CHICAGO - A gaming expansion bill - one of three funding sources for a $34 billion capital budget - failed during a special session of the Illinois House yesterday, one day after Gov. Rod Blagojevich sought to pressure lawmakers to pass the plan by vetoing $1.4 billion in spending from the fiscal 2009 operating budget.
The two-day session called by Blagojevich marked his latest failure to sway the House to pass his revenue proposals to help whittle down what his administration has estimated as a $2 billion shortfall in the $59 billion operating budget approved by lawmakers in May.
Meanwhile, House Speaker Michael Madigan, D-Chicago, said the chamber would convene on Tuesday to address the vetoes with votes likely on Wednesday, and he suggested that the governor would have to look for another source of revenue to help finance a capital plan.
"Given the conditions here in Springfield, it is my view that the proposal for the expansion of gaming is a dead issue," he said yesterday.
While supporters of the capital budget have promoted it as a means to spur economic development and new jobs, its passage also would have freed up about $320 million in the operating budget and generated an estimated $280 million in new tax revenue. The governor also sought approval to transfer about $530 million from surpluses in various non-general fund accounts.
The Senate previously approved both measures. Blagojevich this week dropped efforts to win passage of a $16 billion pension obligation issue that would have freed up another $400 million in the operating budget.
The proposed capital budget relies on about $7 billion from a partial leasing of the Illinois Lottery; $800 million in upfront funds from the issuance of three new casino gaming licenses, including $500 million from Chicago that would receive a license; and $7.8 billion in new general obligation borrowing; in addition to local and federal matching dollars. About $6.2 billion of the bonding would be repaid with recurring gaming expansion revenues and $1.6 billion from transportation-related taxes and fees.
While the bonding authorization bill remained pending before a House Committee, the chamber held a hearing on Wednesday on the gaming expansion component and on Thursday voted. Although a majority of 55 members approved it with 47 voting against it, the bill needed a super-majority of 71 to win passage.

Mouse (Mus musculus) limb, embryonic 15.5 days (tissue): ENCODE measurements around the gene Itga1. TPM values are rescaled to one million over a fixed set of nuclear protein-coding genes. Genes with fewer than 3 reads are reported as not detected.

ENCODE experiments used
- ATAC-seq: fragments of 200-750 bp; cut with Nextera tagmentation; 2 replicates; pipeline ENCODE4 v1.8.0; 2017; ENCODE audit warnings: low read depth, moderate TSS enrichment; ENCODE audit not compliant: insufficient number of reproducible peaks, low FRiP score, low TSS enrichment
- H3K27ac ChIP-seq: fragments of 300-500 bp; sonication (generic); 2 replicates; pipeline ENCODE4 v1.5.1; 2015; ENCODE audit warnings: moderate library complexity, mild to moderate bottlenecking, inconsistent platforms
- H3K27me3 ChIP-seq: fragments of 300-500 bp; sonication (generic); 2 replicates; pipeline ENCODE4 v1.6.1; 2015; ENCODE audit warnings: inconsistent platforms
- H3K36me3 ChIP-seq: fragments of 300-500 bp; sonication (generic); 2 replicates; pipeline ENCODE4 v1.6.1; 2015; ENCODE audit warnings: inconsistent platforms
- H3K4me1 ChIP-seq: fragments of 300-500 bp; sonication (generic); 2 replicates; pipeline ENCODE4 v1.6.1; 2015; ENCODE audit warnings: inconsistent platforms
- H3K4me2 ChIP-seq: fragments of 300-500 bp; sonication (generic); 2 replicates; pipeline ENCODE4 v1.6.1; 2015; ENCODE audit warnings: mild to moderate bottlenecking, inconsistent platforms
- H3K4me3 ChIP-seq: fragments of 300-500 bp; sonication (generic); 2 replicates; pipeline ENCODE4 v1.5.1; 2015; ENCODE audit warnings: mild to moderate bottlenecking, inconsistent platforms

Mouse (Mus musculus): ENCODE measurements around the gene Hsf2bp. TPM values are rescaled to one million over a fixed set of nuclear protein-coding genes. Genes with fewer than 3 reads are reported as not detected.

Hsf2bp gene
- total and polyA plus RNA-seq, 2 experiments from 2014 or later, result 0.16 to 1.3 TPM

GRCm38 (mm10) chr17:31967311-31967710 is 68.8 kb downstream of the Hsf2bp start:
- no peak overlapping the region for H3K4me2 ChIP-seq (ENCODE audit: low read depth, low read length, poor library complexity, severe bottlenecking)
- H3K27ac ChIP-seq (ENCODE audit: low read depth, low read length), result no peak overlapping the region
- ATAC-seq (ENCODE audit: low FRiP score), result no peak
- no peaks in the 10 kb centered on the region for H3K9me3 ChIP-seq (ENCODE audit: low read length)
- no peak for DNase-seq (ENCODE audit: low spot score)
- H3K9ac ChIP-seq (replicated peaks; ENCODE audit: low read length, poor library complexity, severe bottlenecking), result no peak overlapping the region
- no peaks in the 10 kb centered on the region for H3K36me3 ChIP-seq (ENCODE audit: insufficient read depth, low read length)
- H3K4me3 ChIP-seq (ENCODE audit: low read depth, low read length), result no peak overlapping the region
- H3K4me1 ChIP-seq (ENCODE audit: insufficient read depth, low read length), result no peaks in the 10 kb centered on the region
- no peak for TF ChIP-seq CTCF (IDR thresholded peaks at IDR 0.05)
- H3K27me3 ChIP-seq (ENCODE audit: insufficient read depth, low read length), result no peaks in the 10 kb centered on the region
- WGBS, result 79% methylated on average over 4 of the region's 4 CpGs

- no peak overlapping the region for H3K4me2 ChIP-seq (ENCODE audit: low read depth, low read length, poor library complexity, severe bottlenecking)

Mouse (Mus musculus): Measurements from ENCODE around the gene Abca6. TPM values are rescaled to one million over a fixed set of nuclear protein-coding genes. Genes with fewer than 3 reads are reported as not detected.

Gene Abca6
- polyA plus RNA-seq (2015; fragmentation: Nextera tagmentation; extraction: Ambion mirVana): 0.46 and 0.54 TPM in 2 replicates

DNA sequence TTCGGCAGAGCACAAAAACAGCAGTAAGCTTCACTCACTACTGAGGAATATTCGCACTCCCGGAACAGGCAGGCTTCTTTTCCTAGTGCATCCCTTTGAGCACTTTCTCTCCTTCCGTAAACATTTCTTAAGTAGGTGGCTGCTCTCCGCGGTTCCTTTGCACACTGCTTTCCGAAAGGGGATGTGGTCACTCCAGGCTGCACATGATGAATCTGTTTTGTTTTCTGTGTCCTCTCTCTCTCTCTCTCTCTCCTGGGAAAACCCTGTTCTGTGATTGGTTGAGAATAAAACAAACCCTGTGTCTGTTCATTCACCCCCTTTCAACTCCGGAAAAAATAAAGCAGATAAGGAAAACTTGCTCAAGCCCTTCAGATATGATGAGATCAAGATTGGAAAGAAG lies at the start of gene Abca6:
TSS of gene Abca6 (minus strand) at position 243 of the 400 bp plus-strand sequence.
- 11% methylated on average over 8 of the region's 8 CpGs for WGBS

The state has lacked a major infusion of capital dollars since the $12 billion Illinois Works program approved in 1999 and officials have warned that without new funding the state risks the loss of $9 billion in federal matching dollars. While support is strong for a capital plan, the bill before the House had received mixed reviews with even its supporters calling it flawed.
During a hearing Wednesday, Chicago chief financial officer Paul Volpe said the city opposed the bill on several fronts, including the upfront $500 million cash payment required. "We have always said we want a casino, but we need to ensure it is economically viable," Volpe told lawmakers.
While the city has long opposed such a high payment, current economic conditions make the payment level all the more unaffordable, Volpe said, citing a state commission's estimates that gaming revenues and casino admissions will continue to decline in the foreseeable future.
Before the vote Thursday, the gaming bill's chief House sponsor Robert Molaro, D-Chicago, announced his intention to vote against it. "This is a very good try at trying to get this bill done," he said, urging lawmakers to return in the coming weeks to negotiate a compromise plan.
Blagojevich has blamed Madigan for the capital bill's failure so far, accusing him of stalling it in order to push for an income tax after the fall election cycle. Madigan has denied that he would push for an income tax hike. While the two share the same party affiliation, their strained relationship continues to grow more bitter.
In announcing the vetoes Wednesday - even before any voting took place in the House - the governor said he had no choice.
"I am forced to make these vetoes because of the inability of the House of Representatives to pass the revenue needed to support the worthwhile programs funded within the budget. Because of the House's irresponsible action, the state is left with a budget that is a record $2 billion out of balance," Blagojevich said. "The Illinois Constitution is clear - the state must have a balanced budget."
The cuts slash increases for education, health care, transportation, recreation, and social service programs, although he did not provide any more details.
Lawmakers yesterday said they still hoped to pass a capital budget in the coming months, but given the hostile atmosphere at the Capitol, it's unclear how that goal can be accomplished, as many lawmakers said they don't trust the governor to fairly administer a capital works program.
In an attempt to quell trust issues, Blagojevich agreed to limits on the governor's discretionary portion of the bill, the establishment of a formula for the statewide distribution of funds, and an initial limit on bonding of $2.5 billion.
The latest capital program was crafted by a former congressmen, Dennis Hastert, a Republican speaker of the House, and Democrat Glenn Poshard, who is president of Southern Illinois University.
"Nearly $9 billion is on table and those funds are much needed to repair Illinois' infrastructure," Hastert said of federal matching funds. "We can't leave those funds, and the 700,000 jobs Illinois Works creates and retains, on the table. If we don't pass this bill now, Illinois taxpayers will simply lose the money they've paid into the trust fund. That's just wrong. We need to pass a capital bill now."